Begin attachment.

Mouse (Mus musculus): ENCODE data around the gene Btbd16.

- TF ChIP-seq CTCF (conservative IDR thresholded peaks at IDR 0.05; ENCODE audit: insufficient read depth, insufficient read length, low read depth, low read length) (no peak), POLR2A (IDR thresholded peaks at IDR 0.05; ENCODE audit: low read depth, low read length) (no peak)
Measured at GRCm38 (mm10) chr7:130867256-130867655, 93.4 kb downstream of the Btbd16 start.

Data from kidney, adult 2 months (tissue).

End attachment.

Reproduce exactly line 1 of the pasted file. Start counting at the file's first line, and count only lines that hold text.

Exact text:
Mouse (Mus musculus): ENCODE data around the gene Btbd16.